There’s a complicated, socially contagious kind of evil in Melville’s fiction, and almost everywhere in his stories. Melville told Nathaniel Hawthorne that Moby-Dick itself was a wicked book. Its secret motto, he wrote, was a line of Ahab’s: “Ego non baptizo te in nomine patris, sed in nomine diaboli” (“I baptise you not in the name of the Lord, but in the name of the devil”).

Read: The New York Times’ 1619 Project

The Times Magazine this week is dedicated to the launch of this ambitious project, an attempt, as editor Dean Baquet writes, “to reframe the country’s history, understanding 1619 as our true founding, and placing the consequences of slavery and the contributions of black Americans at the very center of the story we tell ourselves about who we are.” David Bromwich sends us this view from a Trump partisan.

Next Week: Desert Island Discs

The Brits started this game: a castaway picks eight musical recordings, a book and a luxury item to take to a desert island, never to return. We’re marooning the jazz deejay Tom Reney. Come along and send us your own DIDs!

It doesn’t get better than this!

9 year old Henry Frasca

Watch the video that goes along with this! Two hundred forty two thousand views and counting! This is a very special boy, who happens to be Chris Lydon’s grandson. The world needs more Henry Frasca’s!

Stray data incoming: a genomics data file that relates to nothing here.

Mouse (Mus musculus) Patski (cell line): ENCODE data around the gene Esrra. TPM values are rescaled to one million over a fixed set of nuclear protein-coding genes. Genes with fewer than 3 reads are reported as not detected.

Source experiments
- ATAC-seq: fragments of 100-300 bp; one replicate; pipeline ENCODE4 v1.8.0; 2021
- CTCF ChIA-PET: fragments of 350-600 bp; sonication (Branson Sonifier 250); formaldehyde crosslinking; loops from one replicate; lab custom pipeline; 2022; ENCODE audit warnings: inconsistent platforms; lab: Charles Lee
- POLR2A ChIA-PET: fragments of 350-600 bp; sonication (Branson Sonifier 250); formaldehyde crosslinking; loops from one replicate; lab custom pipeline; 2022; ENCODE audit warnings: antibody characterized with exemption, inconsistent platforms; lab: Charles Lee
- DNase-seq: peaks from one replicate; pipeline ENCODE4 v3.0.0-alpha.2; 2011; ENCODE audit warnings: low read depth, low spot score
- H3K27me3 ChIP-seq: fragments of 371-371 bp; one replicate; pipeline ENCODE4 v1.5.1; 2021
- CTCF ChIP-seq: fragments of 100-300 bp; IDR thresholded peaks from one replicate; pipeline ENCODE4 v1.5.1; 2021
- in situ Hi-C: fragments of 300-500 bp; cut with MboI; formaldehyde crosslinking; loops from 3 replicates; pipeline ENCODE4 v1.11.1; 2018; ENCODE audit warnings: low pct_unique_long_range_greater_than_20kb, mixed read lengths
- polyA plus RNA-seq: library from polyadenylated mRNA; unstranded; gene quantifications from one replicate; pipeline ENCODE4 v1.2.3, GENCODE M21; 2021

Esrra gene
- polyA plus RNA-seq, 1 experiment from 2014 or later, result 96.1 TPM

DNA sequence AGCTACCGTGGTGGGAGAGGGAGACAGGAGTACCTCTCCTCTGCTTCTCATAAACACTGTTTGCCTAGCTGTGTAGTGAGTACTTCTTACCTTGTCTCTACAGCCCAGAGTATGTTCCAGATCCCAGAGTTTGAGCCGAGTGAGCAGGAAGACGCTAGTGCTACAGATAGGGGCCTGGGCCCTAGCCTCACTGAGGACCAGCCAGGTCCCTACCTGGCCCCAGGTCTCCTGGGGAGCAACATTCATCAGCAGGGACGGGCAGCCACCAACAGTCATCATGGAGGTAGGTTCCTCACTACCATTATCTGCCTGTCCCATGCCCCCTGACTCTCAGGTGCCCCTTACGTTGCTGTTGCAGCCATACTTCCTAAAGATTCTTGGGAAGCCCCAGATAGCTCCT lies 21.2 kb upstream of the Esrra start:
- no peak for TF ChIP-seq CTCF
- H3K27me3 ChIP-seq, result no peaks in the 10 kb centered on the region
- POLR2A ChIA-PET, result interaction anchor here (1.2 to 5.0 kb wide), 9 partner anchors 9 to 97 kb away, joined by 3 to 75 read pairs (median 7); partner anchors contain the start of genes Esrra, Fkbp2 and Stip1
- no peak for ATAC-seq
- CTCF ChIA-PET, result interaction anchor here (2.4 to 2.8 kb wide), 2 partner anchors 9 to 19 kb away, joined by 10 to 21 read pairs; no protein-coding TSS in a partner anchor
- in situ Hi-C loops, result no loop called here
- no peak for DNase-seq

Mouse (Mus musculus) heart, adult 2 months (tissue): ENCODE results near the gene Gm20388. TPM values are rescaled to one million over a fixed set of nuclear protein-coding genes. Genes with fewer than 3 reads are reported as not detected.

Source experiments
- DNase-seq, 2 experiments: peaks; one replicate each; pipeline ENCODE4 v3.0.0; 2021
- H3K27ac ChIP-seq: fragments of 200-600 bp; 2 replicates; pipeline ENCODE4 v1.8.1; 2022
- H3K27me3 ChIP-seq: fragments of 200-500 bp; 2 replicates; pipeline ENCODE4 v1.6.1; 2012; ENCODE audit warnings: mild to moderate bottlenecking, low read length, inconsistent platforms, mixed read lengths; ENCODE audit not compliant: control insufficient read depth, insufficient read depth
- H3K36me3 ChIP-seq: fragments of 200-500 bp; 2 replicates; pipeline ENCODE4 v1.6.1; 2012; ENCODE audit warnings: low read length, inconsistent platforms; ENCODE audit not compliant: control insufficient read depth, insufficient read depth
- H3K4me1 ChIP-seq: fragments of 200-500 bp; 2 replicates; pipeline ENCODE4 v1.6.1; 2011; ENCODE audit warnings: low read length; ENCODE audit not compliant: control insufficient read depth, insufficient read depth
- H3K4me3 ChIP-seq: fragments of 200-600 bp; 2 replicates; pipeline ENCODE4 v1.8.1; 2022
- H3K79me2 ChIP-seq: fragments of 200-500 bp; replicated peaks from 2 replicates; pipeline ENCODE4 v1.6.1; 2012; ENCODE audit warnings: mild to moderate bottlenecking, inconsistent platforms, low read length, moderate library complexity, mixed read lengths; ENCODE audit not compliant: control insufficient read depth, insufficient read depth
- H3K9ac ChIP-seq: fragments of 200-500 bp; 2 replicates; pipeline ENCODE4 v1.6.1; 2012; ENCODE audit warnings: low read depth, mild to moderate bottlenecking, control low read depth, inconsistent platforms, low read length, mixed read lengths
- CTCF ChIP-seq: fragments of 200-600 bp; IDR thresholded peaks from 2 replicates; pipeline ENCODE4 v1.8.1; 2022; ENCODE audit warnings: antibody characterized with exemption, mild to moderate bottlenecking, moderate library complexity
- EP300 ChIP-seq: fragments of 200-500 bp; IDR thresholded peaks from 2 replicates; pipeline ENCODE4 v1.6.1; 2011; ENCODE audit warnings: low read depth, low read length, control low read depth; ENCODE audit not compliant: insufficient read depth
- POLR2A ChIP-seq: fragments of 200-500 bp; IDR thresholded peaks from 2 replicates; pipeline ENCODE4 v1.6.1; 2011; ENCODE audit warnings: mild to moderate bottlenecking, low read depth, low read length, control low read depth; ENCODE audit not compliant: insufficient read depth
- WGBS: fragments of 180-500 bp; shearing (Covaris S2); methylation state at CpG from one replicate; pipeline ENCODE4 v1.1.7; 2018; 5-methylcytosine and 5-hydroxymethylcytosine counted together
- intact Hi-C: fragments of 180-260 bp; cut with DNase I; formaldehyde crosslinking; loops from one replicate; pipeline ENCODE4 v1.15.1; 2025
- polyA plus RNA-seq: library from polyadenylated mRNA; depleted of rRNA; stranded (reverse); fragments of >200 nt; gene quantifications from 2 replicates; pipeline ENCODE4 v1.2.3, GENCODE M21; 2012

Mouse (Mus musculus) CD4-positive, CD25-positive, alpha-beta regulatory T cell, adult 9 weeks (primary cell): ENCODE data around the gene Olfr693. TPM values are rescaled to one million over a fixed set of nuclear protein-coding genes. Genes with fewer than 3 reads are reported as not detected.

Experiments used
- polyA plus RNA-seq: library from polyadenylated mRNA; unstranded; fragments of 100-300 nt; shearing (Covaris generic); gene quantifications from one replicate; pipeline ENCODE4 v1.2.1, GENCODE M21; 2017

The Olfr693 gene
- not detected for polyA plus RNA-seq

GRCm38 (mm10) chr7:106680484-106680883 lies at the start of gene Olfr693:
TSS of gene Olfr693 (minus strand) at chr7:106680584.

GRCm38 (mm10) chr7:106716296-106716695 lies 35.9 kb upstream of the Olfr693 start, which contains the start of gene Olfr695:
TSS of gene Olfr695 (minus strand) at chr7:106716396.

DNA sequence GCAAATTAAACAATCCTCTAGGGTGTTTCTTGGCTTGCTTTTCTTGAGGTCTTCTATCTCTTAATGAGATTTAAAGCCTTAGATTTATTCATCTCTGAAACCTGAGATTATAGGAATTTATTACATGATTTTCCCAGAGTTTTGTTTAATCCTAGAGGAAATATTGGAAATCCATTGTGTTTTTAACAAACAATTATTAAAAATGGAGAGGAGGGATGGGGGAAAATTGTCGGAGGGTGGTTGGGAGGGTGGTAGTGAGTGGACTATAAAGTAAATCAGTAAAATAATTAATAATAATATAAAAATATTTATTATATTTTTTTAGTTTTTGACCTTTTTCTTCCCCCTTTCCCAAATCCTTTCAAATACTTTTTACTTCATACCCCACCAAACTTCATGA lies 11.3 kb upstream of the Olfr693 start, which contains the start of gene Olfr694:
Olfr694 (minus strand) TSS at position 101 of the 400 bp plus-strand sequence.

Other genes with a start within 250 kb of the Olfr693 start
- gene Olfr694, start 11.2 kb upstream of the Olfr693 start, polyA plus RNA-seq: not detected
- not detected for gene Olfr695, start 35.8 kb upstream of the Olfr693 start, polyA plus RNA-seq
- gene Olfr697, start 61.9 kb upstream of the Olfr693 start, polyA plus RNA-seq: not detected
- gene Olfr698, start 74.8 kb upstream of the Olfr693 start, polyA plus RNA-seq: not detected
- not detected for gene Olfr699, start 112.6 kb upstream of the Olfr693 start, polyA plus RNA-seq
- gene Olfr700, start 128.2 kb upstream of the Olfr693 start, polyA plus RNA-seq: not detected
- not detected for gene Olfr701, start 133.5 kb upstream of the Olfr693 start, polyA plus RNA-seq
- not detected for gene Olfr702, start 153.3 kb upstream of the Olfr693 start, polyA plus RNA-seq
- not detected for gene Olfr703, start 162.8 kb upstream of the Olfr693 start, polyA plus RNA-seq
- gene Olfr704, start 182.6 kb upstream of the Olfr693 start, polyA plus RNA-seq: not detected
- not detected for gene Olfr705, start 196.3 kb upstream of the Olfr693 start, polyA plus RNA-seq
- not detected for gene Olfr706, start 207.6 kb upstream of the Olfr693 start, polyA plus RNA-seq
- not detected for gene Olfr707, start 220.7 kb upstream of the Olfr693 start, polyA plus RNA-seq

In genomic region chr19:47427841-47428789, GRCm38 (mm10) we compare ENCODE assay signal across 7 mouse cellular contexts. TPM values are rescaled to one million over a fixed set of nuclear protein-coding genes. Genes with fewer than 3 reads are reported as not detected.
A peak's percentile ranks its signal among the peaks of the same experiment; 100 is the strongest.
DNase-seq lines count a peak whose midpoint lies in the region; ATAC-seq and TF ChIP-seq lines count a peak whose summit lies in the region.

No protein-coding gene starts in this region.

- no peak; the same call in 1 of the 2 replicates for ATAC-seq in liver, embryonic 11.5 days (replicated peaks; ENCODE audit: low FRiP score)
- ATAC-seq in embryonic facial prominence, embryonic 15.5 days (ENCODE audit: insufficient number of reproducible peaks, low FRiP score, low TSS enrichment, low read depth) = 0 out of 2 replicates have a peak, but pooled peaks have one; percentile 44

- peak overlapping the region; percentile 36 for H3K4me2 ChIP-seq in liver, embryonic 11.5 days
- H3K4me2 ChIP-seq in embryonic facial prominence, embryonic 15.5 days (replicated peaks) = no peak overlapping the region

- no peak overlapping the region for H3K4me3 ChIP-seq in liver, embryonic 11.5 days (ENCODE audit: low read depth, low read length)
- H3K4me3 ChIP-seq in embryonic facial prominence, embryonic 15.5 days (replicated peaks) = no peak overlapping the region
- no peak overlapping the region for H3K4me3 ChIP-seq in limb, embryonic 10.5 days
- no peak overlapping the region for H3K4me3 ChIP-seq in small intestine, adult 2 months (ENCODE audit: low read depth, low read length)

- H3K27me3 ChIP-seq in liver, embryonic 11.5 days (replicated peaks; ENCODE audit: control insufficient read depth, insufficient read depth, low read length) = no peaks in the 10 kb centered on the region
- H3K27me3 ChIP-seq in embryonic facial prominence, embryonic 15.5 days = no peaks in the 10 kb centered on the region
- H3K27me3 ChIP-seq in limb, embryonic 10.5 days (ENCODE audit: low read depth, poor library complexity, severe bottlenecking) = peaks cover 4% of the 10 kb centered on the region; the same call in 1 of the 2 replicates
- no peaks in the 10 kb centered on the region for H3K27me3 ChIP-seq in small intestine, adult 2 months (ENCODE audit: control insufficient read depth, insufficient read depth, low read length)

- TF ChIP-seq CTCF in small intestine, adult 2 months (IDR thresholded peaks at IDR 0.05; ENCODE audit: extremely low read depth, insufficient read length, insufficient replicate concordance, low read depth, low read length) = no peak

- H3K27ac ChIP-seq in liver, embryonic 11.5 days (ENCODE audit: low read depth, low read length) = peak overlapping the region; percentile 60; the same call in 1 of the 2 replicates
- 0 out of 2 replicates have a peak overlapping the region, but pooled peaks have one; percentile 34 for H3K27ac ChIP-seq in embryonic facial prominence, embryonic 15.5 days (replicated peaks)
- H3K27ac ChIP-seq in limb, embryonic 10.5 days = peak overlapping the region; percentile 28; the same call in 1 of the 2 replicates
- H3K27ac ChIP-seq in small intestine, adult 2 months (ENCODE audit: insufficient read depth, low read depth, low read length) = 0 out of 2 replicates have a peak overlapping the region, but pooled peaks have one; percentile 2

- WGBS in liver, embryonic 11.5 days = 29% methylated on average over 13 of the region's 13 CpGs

This Week’s Ephemeral Library:

Here’s the best of our research file for this week’s show: Nikil Saval on office fiction; Jill Lepore on Melville at home in the Berkshires; Elizabeth Hardwick’s ode to Bartleby; John Updike on Melville’s withdrawl; Harold Bloom on Bartleby’s alienation; Toni Morrison on Moby-Dick.

That’s all for this week, folks. Patrons will discover an extended interview with Nikil Saval on office films and office lit. Follow, share, subscribe, tweet and donate, unless of course you’d prefer not to!

❤️ The OS Scriveners

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An American conversation with global attitude, on the arts, humanities, and global affairs, hosted by Christopher Lydon. chris@radioopensource.org

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Radio Open Source

Radio Open Source

An American conversation with global attitude, on the arts, humanities, and global affairs, hosted by Christopher Lydon. chris@radioopensource.org